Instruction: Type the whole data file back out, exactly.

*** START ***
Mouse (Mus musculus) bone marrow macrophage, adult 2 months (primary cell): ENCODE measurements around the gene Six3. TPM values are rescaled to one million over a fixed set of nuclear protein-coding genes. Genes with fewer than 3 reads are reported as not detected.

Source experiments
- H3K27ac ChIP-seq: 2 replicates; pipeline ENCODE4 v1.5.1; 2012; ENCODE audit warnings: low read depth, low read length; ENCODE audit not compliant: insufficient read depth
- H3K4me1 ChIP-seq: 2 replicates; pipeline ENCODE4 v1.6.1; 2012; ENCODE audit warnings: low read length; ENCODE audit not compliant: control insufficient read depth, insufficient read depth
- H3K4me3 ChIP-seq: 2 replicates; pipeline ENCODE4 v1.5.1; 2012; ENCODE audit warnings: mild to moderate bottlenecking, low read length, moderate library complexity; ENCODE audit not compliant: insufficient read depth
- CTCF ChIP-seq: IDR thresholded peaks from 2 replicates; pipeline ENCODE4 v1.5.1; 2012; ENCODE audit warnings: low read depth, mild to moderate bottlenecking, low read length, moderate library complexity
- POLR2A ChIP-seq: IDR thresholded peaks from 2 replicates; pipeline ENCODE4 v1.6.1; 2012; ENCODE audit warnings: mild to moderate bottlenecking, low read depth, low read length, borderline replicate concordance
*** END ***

Mouse (Mus musculus) bone marrow macrophage, adult 2 months (primary cell): ENCODE measurements around the gene Six3. TPM values are rescaled to one million over a fixed set of nuclear protein-coding genes. Genes with fewer than 3 reads are reported as not detected.

Source experiments
- H3K27ac ChIP-seq: 2 replicates; pipeline ENCODE4 v1.5.1; 2012; ENCODE audit warnings: low read depth, low read length; ENCODE audit not compliant: insufficient read depth
- H3K4me1 ChIP-seq: 2 replicates; pipeline ENCODE4 v1.6.1; 2012; ENCODE audit warnings: low read length; ENCODE audit not compliant: control insufficient read depth, insufficient read depth
- H3K4me3 ChIP-seq: 2 replicates; pipeline ENCODE4 v1.5.1; 2012; ENCODE audit warnings: mild to moderate bottlenecking, low read length, moderate library complexity; ENCODE audit not compliant: insufficient read depth
- CTCF ChIP-seq: IDR thresholded peaks from 2 replicates; pipeline ENCODE4 v1.5.1; 2012; ENCODE audit warnings: low read depth, mild to moderate bottlenecking, low read length, moderate library complexity
- POLR2A ChIP-seq: IDR thresholded peaks from 2 replicates; pipeline ENCODE4 v1.6.1; 2012; ENCODE audit warnings: mild to moderate bottlenecking, low read depth, low read length, borderline replicate concordance